Review : Amrut – Art of Pairing with Yautcha , Bangalore | India
I have been a big fan of single malt whisky since my drinking age and totally agree with Mark Twain who once said that “too much of anything is bad, but too much good whisky is barely enough”.
The Malt whisky that originated in Scotland , are made only from malted barley. The process is usually by a batch is done in mostly three copper pot stills. The produce from an individual distillery is called the ‘
The journey of Indian Single Malt started in the 2004 when the Pioneers Of Indian Single Malt since , Amrut Distilleries ,launched the Amrut Indian Single Malts in Scotland.
It was then rated Third Finest Whisky in the World by Jim Murray’s Whisky Bible 2010 with the rating of 97/100. Available now in 44 countries with 25 expressions, Amrut has been winning laurels globally and has been appreciated by the whiskey connoisseurs and drinkers alike.
Food & Drinks pairing
During my hotel management days , I had learnt a lot about the food and drinks going together especially the wines with the food with thumb rule of white wine with white meat ( fish and chicken ) and red wine with the red meats.But that was years ago and lot has changed with time and.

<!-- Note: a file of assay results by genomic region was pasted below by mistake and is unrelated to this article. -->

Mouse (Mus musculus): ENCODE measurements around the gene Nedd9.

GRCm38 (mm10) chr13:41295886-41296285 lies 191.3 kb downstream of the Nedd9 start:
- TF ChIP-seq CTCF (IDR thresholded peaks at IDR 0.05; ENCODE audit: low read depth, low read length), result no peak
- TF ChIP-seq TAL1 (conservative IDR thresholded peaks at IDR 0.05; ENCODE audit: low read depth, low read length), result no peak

The Art of Pairing is one such initiative by Amrut to bring whiskey and food together.Recently I was invited by Amrut for the special pairing session at Yautcha Bengaluru.
A Chinese Dim sum tea-house , Yauatcha serves contemporary Cantonese dim sum, patisserie using Asian ingredients and continental culinary techniques.The menu also offers wide range of drinks like tea, wine and cocktails.
The Yauatcha Soho at London has been One MICHELIN Star since 2005 and is known for “using top quality ingredients, dishes with distinct flavours are carefully prepared to a consistently high standard.”, as per the MICHELIN guide 2018.
has always gone together and pairing Whiskey with food too is a great culinary marriage
“The Art of Pairing” is
Nose: Floral and fruity with notes of green apple and pear enveloping a mild citrus note under its belly. This is complemented by a further teasing of Turkish delights and almonds.
Taste: Sweet and fruity with a very soft landing and transcending towards apple, sweet tamarind with a layer of spices; cinnamon and nutmeg
Finish: Sweet and spicy leading to salivation.